Slaughter And The Dogs – Decca Records – 1977

Where Have All The Bootboys Gone?

You’re A Bore

One for the old timers browsing the site, snotty punk rock at it’s snottiest…text below courtesy of


Hailing from the notoriously tough Manchester suburb of Wythenshawe (once the skinhead capital of the North) Slaughter & The Dogs originally formed when Wayne Barrett (vocals) and  drummer, Brian (Mad Muffett) Grantham, got together with bassist Howard ‘Zip’ Bates joined them in late 1975. Originally twin guitars, Mick Rossi became the sole guitarist when Mike Day left. Wayne thought up the name for the band whilst lying in bed prior to their first gig…. a mixture of Diamond Dogs by Bowie and Slaughter on 5th Avenue By Mick Ronson…hence Slaughter And The Dogs!

They did the usual rounds in local clubs and working men’s clubs doing covers of Lou Reed, Bowie and started writing their own numbers. Going from strength to strength and picking up good press they found themselves at the forefront of the Manchester punk scene along with the Buzzcocks and The Drones mirroring the London scene.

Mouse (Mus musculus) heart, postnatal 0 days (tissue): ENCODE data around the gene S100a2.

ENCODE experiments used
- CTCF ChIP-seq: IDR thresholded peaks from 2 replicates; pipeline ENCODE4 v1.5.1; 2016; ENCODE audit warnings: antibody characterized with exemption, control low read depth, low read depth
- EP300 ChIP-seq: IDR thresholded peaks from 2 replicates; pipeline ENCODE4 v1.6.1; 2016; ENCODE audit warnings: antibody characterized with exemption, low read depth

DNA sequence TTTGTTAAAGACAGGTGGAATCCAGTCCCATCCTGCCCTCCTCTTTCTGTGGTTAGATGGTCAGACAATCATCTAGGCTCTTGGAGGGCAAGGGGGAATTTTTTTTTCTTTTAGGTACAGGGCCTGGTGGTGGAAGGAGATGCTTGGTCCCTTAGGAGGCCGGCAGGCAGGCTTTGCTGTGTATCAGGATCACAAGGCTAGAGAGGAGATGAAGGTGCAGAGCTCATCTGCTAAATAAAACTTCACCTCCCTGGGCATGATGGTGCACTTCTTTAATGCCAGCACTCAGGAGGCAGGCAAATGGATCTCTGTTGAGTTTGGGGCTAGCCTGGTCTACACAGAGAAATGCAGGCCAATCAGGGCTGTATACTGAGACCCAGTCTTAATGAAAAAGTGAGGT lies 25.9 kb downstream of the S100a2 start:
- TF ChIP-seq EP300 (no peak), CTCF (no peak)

They blagged their way onto the bill of the  Free Trade Hall gig with The Sex Pistols and Buzzcocks and managed to get themselves as second on the bill and first on the posters advertising the event and missing out The Buzzcocks!

They came on stage with long hair, satin, guitar poses a la Ronson etc and were hammered by the press and audience. “We really deserved the slagging we got when we first started, but I think its gone on a bit long, we should given the chance to show what we can do.” Wayne. Shy Talk 2. Manchester Fanzine.

But after seeing The Pistols and their look and sound and after taking to heart the criticisms they were astute to enough to see which way the wind was blowing as they cut their hair, changed their clothes and took on the new style like so many other bands of the time. 

Glen Matlock: “I liked them…I thought they were a fun kind of band. I didn’t consider them to be a punk band although they got involved in that ‘coz that was what was going on at the time.”

Tony Wilson: “They probably had a little bit too much Bowie and a little too much Mick Ronson but nevertheless they were good.” 

On Maclarens advice they set of for London and The Roxy club Mike Rossi “The aim after the Free Trade hall thing was for us to try and hit London.”